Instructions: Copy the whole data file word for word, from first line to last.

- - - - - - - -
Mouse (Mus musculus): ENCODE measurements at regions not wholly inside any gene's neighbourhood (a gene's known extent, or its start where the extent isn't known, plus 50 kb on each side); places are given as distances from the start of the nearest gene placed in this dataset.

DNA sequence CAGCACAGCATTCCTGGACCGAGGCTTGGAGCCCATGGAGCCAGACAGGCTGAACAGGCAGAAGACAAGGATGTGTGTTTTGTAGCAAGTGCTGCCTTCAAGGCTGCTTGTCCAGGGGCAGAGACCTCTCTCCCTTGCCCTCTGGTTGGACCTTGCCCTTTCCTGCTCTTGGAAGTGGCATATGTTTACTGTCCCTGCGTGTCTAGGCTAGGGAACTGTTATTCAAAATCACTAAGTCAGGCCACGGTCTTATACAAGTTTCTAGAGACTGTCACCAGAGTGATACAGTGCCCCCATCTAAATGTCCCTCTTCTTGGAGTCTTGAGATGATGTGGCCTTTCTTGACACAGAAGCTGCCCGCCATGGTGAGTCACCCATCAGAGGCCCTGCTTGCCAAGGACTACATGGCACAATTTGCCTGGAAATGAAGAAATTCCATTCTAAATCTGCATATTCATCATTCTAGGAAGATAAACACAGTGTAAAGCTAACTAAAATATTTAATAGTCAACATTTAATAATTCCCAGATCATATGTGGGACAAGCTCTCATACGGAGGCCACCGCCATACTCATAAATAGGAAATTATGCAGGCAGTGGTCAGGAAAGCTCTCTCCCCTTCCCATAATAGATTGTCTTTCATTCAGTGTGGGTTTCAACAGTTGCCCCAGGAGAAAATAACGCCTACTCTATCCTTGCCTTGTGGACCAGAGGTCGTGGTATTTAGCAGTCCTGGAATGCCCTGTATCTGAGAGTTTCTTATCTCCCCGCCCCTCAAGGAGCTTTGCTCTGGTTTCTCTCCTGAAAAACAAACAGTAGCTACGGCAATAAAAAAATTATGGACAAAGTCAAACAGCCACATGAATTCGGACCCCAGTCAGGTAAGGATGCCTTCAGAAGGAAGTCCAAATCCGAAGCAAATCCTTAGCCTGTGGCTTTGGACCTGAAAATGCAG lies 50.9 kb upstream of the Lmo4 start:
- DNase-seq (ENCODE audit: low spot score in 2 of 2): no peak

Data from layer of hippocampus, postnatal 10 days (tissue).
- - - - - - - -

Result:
Mouse (Mus musculus): ENCODE measurements at regions not wholly inside any gene's neighbourhood (a gene's known extent, or its start where the extent isn't known, plus 50 kb on each side); places are given as distances from the start of the nearest gene placed in this dataset.

DNA sequence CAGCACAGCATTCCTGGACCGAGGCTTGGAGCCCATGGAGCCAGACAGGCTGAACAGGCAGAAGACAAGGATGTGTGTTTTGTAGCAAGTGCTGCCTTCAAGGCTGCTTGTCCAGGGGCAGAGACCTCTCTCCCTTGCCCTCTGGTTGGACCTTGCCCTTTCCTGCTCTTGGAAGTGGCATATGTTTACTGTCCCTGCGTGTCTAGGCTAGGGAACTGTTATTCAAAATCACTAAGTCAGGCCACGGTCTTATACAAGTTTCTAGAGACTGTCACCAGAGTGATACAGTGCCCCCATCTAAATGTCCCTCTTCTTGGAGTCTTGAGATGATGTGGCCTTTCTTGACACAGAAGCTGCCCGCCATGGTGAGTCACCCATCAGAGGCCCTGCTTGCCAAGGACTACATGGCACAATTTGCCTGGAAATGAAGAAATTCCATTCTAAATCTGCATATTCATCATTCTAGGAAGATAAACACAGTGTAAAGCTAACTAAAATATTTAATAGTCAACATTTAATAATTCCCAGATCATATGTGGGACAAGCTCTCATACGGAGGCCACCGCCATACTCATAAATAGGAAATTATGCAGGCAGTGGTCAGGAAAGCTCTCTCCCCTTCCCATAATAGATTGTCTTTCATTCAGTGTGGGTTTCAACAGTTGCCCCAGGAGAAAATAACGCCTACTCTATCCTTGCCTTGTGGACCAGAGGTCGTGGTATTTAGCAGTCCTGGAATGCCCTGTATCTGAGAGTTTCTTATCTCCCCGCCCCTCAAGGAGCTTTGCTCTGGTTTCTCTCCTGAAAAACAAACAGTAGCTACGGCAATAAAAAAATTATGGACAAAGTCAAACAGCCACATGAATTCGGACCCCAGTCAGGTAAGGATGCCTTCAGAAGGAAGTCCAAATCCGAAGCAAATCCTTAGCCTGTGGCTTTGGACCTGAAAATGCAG lies 50.9 kb upstream of the Lmo4 start:
- DNase-seq (ENCODE audit: low spot score in 2 of 2): no peak

Data from layer of hippocampus, postnatal 10 days (tissue).